Small bowel resection

This is surgery to remove part or all of your small bowel when it becomes blocked or diseased

About small bowel resection

This operation involves the removal of one or more segments of your small intestine. This is usually performed due to Crohn’s disease, adhesions (scar tissue) from previous surgery or complicated hernias.

Need to know

  • What happens icon plus

    The operation will be performed under general anaesthetic, meaning you will be asleep for the duration of it. It is most commonly performed laparoscopically (keyhole surgery). Your consultant will locate the diseased part of your small intestine and remove it. The remaining parts of the intestine will then be stitched together before closing the incisions using small stitches. The surgery usually takes between one and two hours.
  • How to prepare icon plus

    Your consultant will let you know how best to prepare for your procedure.
  • Afterwards icon plus

    You will be discharged after five to seven days in hospital, depending on the rate of your recovery. It is not unusual to still have some pain after you have been discharged and you will have been discharged with pain relief medication. Ensure you try and eat a sensible diet with plenty of fluids, fresh fruit and vegetables. After you have had part of your bowel removed, it is not unusual for your motions to be looser than before and for you to need to open your bowels more frequently.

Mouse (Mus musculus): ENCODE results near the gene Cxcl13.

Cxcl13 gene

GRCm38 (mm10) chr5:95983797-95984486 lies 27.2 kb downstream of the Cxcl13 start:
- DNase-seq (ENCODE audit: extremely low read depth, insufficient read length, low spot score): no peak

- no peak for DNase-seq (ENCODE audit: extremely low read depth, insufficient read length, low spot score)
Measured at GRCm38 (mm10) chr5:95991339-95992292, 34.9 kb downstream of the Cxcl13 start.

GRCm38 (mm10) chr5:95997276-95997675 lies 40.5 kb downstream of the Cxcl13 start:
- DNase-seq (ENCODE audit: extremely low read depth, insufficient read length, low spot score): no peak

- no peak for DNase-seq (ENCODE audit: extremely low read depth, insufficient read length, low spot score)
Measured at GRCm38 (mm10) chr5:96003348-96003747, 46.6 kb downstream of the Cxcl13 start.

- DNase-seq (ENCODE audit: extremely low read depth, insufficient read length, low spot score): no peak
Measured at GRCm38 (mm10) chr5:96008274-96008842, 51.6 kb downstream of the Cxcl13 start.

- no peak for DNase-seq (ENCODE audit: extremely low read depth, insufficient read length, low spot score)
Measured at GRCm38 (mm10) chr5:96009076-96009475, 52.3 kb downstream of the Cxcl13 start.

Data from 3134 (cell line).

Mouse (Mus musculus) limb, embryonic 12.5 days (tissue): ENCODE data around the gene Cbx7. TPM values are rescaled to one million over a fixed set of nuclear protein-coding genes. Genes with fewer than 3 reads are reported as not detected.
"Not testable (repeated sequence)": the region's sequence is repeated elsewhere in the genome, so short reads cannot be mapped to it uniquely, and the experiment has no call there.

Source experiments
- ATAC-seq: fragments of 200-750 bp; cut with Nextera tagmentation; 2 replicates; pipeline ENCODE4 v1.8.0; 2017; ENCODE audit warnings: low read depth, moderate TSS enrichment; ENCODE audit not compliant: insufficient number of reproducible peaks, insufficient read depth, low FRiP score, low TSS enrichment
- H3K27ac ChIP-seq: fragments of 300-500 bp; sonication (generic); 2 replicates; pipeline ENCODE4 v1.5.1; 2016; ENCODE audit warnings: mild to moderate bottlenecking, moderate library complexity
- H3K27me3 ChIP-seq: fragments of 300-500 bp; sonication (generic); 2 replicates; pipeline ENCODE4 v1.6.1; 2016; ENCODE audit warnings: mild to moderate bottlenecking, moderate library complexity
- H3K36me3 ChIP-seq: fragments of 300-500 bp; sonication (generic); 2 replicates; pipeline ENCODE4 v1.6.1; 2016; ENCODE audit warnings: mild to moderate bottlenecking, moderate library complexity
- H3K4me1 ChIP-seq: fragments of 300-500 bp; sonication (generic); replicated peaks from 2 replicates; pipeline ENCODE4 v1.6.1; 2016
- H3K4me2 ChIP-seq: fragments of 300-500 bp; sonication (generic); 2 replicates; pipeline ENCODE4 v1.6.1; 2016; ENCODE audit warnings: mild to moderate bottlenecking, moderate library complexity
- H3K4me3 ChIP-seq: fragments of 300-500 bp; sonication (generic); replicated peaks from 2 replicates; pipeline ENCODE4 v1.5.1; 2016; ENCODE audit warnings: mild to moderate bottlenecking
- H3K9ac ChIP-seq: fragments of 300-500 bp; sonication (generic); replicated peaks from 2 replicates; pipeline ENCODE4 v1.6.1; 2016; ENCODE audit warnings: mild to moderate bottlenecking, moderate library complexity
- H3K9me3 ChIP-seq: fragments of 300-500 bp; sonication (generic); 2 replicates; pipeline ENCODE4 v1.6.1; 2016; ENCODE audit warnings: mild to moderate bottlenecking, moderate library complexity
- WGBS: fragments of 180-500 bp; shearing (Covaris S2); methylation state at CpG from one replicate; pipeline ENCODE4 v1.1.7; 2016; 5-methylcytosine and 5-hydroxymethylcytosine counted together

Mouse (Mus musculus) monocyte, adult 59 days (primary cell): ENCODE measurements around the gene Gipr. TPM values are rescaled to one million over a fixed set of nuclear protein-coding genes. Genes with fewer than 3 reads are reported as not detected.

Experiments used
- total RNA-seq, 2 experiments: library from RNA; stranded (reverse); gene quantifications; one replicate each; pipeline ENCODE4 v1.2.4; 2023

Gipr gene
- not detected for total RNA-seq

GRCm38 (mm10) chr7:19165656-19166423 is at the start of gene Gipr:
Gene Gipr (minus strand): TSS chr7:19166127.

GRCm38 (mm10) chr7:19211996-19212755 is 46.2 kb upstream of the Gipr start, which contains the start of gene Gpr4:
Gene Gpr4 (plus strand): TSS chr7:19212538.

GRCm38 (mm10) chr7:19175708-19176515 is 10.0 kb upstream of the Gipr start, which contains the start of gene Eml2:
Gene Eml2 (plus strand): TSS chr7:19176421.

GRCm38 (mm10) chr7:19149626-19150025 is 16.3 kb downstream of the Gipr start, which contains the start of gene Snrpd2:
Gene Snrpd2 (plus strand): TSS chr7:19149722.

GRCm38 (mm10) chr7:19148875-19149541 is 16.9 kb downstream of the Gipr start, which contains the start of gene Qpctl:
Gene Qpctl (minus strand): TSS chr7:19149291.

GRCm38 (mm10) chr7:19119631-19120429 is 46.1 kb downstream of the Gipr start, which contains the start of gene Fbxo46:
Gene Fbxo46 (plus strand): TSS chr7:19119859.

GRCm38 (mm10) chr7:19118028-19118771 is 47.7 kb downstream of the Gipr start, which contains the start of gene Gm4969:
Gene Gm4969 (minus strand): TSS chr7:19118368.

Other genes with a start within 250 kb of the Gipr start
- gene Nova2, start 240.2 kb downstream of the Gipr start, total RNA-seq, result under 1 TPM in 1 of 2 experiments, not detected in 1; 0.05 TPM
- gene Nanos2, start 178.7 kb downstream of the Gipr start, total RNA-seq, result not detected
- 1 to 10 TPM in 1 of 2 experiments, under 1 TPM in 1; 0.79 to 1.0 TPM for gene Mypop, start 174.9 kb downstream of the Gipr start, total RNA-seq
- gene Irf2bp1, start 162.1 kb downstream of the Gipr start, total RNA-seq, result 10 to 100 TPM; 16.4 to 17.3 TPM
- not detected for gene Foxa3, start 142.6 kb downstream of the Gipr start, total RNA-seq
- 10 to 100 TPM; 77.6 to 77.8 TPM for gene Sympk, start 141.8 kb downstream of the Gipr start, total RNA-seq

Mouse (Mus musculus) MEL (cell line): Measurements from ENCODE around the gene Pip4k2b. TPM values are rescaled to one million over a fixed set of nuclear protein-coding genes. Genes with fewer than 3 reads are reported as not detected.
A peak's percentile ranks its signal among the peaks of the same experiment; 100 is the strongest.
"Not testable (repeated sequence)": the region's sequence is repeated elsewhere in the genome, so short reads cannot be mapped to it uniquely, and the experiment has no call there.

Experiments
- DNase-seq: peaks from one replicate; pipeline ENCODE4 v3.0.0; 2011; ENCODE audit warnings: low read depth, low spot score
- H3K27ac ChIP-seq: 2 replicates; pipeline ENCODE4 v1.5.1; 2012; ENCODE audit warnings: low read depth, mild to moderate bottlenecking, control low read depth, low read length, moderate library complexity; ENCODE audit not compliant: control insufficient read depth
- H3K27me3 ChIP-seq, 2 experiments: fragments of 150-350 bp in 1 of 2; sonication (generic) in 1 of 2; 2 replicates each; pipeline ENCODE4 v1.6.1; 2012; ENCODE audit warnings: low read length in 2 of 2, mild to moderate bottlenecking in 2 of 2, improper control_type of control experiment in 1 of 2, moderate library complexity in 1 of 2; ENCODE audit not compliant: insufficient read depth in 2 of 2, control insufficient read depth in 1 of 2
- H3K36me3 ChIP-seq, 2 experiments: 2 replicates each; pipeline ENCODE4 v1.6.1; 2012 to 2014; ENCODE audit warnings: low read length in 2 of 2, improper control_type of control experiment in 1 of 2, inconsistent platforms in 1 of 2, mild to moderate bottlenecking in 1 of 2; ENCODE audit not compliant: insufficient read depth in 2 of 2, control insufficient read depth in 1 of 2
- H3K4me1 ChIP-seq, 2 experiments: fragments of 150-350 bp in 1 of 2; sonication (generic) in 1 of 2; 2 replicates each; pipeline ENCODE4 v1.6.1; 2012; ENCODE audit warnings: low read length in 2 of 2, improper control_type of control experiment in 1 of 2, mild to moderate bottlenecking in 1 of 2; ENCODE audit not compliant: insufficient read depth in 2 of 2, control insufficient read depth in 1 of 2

Our consultants

From complex surgery to straightforward procedures, we provide exceptional care across our network of hospitals, outpatient centres and specialist clinics.

Our locations

From complex gastric and colorectal surgery to investigative tests and procedures, we provide exceptional care across our network of hospitals, outpatient centres and specialist clinics.

Request an appointment

Our team can help with any enquiries or you make an appointment with one of our experienced consultants.

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020 7079 4344
This content is intended for general information only and does not replace the need for personal advice from a qualified health professional.
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